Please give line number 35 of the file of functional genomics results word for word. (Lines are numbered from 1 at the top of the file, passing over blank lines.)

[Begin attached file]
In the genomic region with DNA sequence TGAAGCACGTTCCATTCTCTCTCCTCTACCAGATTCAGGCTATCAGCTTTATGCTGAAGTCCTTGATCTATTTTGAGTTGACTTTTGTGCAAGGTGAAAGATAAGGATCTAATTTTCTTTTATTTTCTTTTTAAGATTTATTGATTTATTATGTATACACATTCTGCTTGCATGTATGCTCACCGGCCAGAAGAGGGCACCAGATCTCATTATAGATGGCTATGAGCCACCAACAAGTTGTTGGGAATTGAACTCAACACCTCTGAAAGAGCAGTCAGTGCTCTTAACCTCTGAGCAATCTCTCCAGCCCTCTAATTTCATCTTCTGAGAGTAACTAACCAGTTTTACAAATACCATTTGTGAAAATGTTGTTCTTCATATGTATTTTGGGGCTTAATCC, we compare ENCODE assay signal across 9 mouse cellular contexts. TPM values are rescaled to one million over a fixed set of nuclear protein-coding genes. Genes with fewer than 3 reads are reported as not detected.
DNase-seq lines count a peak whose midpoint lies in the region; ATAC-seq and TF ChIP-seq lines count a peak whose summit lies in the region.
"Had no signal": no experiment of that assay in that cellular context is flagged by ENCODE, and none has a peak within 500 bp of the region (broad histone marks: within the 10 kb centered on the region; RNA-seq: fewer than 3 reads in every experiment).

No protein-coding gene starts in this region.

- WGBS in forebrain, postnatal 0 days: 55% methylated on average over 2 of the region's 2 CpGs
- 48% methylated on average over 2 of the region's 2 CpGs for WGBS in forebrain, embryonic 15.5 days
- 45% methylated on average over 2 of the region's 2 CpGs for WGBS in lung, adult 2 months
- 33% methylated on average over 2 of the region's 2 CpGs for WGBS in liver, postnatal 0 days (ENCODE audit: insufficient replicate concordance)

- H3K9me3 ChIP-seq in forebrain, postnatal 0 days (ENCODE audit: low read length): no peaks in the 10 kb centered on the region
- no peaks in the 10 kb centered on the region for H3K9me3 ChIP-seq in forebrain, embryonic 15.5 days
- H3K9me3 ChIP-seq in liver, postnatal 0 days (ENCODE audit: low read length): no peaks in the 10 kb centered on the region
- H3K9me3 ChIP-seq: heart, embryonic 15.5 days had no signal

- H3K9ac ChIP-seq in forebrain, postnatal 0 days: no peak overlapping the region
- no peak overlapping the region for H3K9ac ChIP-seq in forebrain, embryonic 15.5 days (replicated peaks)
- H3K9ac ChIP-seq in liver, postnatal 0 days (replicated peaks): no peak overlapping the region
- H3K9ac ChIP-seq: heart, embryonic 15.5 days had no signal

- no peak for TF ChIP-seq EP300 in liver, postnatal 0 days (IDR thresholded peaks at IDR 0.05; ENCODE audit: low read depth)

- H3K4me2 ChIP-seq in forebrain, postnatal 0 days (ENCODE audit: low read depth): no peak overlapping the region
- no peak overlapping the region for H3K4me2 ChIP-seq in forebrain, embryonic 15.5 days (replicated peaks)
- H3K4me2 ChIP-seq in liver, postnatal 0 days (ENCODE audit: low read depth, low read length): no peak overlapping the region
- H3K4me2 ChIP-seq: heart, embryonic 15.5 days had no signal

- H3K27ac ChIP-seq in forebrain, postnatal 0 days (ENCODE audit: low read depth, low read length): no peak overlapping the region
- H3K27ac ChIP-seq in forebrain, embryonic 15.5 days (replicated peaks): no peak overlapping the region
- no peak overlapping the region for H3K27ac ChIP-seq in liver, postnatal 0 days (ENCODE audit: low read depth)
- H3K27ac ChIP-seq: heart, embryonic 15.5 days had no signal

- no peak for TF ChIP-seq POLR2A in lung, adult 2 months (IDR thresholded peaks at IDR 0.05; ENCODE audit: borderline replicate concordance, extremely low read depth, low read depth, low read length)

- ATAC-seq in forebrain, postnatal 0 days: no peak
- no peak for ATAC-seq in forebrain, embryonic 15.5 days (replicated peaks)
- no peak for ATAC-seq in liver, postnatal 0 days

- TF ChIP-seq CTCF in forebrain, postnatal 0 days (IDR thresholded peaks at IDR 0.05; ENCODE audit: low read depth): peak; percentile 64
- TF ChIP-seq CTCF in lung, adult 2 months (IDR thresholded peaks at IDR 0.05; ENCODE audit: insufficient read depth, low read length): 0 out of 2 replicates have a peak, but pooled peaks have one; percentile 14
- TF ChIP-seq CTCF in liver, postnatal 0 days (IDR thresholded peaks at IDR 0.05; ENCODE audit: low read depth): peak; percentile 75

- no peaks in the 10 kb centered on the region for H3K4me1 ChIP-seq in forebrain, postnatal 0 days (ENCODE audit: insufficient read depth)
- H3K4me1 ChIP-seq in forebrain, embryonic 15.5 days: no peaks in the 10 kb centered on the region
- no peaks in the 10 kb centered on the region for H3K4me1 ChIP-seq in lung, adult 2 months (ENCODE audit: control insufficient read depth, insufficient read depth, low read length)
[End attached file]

- no peaks in the 10 kb centered on the region for H3K4me1 ChIP-seq in lung, adult 2 months (ENCODE audit: control insufficient read depth, insufficient read depth, low read length)